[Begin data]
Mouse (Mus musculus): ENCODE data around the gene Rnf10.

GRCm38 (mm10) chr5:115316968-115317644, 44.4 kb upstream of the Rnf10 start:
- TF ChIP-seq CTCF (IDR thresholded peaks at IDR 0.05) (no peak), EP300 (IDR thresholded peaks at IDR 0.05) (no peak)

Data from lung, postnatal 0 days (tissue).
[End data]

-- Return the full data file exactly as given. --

Mouse (Mus musculus): ENCODE data around the gene Rnf10.

GRCm38 (mm10) chr5:115316968-115317644, 44.4 kb upstream of the Rnf10 start:
- TF ChIP-seq CTCF (IDR thresholded peaks at IDR 0.05) (no peak), EP300 (IDR thresholded peaks at IDR 0.05) (no peak)

Data from lung, postnatal 0 days (tissue).